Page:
Spreadsheet-based S&OP

shorter supply chains

Sales & operations planning (S&OP) is definitely the hottest supply chain topic right now. One important issue for companies is how to successfully set up this internal process of strategic consultation between Marketing, Sales, Supply Chain and Finance. According to a recent global study by research and analysis firm Supply Chain Insights, many companies with an effective S&OP process use supply chain planning software.

But spreadsheets are utilised as one of the three key types of software for S&OP by 87 percent of the ‘frontrunners’ and 86 percent of the ‘laggards’. In practice, it appears that successful companies can manage just fine with Excel spreadsheets.

Reima, a fast-growing Finnish manufacturer of children’s clothing, uses Excel spreadsheets for the S&OP process with a planning horizon of four seasons (i.e. two years), said Chief Supply Chain Officer Nina Anttila at a conference in Helsinki. However, in view of the company’s growth in 30 countries, she expects to have to replace those spreadsheets with specific software in the future. The demand-driven and project-based company Kone Cranes also uses Excel for integrated business planning, an advanced version of S&OP including the translation of volumes into euros and comparisons against the annual budget and recalls, said Director of Planning Toni Sirviö.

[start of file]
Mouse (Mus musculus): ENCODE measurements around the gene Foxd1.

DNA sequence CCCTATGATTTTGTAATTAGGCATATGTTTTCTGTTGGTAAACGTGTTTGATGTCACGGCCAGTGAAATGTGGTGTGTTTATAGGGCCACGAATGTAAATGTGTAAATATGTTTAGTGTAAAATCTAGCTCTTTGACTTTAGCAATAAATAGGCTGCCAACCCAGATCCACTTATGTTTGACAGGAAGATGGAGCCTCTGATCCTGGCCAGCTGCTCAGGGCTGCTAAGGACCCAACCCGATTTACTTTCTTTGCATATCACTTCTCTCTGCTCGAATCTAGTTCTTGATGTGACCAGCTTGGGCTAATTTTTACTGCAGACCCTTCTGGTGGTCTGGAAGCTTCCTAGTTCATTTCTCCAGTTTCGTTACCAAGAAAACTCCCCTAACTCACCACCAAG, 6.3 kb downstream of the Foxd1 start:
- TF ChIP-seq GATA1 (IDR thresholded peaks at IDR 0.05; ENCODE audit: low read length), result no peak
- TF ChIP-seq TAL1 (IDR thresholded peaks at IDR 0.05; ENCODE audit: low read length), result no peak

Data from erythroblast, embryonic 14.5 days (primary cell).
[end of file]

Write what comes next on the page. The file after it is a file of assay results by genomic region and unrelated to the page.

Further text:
Meanwhile Xavier Tholey, former Vice President Supply Chain at Unilever, stated during a recent conference in Prague that an implementation of SAP APO for S&OP had cost 500 million euros, yet the forecasting accuracy had actually only improved by one percentage point to 53 percent. He subsequently decided to switch off the application without telling anyone and simply produced the same as in the previous month. This also improved the forecasting accuracy by a percentage point, so in his view the investment was a waste of money.

Recent research by Eyefortransport revealed that 70 percent of investments in S&OP are spent on software, 20 percent on process design and 10 percent on training. The ideal split would be the other way round. Although spreadsheets are less secure, more prone to errors, more time-consuming and more difficult to scale up than specific planning tools, it nevertheless makes sense to first practise in Excel before spending too much money on expensive S&OP software.

Martijn Lofvers CEO & Chief Trendwatcher

This article was first published in Supply Chain Movement Q2 – 2016

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